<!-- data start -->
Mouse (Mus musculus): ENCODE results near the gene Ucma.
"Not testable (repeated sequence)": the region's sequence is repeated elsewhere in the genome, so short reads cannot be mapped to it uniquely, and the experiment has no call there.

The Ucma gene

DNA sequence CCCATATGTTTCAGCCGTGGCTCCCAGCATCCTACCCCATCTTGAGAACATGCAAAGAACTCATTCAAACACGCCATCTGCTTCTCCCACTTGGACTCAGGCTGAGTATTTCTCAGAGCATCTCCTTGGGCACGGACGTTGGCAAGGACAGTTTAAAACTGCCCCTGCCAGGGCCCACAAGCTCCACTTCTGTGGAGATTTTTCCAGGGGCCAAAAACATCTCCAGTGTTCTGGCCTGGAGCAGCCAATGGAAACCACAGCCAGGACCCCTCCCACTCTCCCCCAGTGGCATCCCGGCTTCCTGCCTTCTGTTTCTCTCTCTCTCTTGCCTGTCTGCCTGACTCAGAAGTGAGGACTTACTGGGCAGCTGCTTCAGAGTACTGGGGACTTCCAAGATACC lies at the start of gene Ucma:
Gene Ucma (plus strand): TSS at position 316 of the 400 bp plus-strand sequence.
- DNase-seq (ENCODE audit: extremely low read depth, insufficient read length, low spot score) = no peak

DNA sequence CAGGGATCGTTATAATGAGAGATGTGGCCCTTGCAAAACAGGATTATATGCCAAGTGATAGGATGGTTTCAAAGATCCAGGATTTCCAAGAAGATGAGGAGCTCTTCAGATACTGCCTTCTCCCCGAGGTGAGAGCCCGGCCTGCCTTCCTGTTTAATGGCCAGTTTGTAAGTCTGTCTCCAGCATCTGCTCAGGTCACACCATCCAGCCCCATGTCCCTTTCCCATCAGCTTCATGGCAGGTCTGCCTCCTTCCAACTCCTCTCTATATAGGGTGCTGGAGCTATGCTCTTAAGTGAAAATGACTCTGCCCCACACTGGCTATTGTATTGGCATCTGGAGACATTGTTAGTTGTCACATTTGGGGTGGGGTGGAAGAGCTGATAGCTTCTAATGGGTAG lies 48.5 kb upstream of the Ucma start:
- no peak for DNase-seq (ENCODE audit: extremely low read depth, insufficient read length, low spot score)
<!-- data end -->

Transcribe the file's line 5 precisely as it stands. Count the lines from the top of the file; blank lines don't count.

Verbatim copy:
Gene Ucma (plus strand): TSS at position 316 of the 400 bp plus-strand sequence.